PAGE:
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Wet Now, Less Certainty for What Lies Ahead for 2017 Growing Season
So what’s up for weather for the rest of the growing season for 2017? Here’s an update from Alan Czarnetzki, a University of Northern Iowa meteorologist. Czarnetzki spoke at last week’s Iowa State University Soil Management and Land Valuation Conference.
We’re in-between an El Niño and La Niña
El Niño is the warming of ocean water in the eastern tropical Pacific Ocean. In La Niña, cool water extends from eastern tropical Pacific Ocean further west in the Pacific Ocean. Iowa had an El Niño event the summer of 2015.
“It wasn’t really that strong, but during the June through August period that year, temperatures averaged 1.3 degrees below normal,” says Czarnetzki. “It was the 29th coolest year among 144 years of records. Precipitation was 3.91 inches above normal. It was the seventh wettest among 144 years of records.”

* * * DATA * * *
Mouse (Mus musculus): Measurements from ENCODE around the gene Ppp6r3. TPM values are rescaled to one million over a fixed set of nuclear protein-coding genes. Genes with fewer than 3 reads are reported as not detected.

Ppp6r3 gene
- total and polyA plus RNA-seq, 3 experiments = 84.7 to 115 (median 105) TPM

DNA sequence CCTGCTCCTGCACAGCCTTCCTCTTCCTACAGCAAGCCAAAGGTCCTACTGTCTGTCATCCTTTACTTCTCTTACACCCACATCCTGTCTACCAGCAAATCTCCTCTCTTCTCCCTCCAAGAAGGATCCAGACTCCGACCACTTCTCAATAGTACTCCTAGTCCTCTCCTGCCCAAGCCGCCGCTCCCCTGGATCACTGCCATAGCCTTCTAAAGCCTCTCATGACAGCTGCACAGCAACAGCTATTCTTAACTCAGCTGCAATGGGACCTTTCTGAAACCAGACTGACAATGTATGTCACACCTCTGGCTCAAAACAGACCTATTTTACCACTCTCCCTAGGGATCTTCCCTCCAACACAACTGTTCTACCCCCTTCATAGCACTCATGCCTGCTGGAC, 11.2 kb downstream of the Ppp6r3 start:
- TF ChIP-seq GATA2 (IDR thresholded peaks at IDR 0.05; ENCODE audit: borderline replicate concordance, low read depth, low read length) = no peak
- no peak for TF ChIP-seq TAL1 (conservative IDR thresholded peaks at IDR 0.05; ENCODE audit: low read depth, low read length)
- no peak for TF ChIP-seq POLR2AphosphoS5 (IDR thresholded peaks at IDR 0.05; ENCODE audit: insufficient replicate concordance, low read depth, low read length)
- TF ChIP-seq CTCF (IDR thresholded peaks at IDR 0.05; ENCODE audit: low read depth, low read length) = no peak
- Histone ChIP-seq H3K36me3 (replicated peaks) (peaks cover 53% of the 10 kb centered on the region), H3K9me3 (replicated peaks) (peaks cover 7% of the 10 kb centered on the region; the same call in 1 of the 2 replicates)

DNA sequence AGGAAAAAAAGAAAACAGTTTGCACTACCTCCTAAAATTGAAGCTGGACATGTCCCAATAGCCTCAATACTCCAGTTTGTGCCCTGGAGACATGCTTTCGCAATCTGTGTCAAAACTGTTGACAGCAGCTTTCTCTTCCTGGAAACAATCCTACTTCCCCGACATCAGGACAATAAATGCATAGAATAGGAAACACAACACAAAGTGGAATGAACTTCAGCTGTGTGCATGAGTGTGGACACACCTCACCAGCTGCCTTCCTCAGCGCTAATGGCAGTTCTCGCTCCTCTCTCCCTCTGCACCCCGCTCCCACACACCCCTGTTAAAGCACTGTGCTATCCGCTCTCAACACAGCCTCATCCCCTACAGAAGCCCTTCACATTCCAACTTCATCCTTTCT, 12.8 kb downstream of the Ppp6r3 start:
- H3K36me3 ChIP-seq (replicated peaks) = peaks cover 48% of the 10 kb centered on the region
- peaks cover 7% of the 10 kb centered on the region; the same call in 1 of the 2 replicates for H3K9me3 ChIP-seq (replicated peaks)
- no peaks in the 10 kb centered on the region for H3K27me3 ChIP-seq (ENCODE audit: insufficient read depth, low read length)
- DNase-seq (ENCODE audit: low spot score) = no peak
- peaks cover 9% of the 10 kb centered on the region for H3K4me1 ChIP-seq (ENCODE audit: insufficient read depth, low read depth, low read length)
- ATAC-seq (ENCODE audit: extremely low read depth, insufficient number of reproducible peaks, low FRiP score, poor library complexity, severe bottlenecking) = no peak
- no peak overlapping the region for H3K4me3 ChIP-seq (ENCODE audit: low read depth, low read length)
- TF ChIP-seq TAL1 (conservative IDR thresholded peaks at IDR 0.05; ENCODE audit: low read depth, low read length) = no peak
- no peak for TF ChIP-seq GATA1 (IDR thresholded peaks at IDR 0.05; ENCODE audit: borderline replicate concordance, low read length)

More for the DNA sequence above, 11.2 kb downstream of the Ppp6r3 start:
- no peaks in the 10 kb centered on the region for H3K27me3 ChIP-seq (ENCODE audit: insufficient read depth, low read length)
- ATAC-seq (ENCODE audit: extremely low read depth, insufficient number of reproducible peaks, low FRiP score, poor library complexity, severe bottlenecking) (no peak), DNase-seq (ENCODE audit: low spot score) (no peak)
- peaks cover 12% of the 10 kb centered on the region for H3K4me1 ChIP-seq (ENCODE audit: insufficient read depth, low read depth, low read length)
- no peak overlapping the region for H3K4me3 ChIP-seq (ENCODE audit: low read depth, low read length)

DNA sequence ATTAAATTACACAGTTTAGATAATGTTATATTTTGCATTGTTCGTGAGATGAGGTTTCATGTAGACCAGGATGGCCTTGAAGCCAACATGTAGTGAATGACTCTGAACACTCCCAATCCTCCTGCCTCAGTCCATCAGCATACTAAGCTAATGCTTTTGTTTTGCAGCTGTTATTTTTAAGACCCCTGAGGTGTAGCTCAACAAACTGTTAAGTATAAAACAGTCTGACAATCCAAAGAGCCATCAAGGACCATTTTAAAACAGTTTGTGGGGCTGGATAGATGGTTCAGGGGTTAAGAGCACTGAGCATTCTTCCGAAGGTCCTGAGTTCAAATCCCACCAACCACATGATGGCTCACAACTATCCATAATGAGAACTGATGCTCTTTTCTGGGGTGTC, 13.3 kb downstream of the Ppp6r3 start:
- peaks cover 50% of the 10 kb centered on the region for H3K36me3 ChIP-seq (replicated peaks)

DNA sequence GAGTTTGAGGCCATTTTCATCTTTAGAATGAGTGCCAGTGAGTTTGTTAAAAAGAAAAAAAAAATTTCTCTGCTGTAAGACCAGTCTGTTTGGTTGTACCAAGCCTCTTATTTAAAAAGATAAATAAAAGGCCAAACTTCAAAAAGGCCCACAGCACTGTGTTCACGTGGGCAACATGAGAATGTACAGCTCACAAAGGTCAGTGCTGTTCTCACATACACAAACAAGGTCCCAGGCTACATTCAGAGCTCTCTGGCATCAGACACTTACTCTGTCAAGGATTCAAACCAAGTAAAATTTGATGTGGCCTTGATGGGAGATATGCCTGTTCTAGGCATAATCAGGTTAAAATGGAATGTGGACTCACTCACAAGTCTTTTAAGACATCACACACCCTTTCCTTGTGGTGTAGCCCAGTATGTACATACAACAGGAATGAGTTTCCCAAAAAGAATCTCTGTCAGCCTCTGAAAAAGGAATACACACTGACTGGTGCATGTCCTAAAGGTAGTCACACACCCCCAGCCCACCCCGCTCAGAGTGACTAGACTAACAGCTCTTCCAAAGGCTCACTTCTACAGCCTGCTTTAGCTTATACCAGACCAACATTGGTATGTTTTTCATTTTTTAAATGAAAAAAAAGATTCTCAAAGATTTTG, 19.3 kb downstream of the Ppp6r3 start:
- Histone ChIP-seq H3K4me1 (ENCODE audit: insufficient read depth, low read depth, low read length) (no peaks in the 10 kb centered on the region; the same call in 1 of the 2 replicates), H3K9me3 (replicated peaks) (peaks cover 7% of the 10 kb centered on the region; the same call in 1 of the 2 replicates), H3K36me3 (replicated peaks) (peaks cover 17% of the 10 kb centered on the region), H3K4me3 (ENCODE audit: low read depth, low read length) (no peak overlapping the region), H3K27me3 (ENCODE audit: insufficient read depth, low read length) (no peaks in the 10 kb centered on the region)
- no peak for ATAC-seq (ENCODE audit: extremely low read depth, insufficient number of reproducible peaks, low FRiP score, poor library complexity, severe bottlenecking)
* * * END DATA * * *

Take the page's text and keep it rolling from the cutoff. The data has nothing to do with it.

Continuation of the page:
Last summer was a neutral situation, with neither an El Niño or La Niña occurring. “In Iowa, temperatures from June to August were 1.2 degrees above normal. It was the 50th warmest among the 144 years of records. Precipitation was 1.92 inches above normal, was the 20th wettest among 144 years of records,” according to Czarnetzki.
It’s the same story for 2017. “We are not in an El Niño or La Niña, as we are presently in neutral conditions,” he says. Unfortunately, neutral conditions are not helpful to the forecasting process. “There can be a wide range,” he says.
Soil moisture is abundant in the Midwest
That’s particularly true in areas like southern Missouri. Some areas, such as much of northern South Dakota and southern North Dakota, are abnormally dry, according to the U.S. Drought Monitor. But they’re the exception.
“Moisture conditions should be more than adequate," he said. The latest National Weather Service (NWS) map shows odds are higher for above-normal precipitation from June through August, particularly in western South Dakota and western Nebraska.
The three-month forecast from the NWS is a bit murkier for June through August temperatures. At this point, there’s an equal chance for above-normal, below-normal or near-normal temperatures in the Dakotas, Nebraska, Kansas, Iowa, Minnesota, and northern Missouri.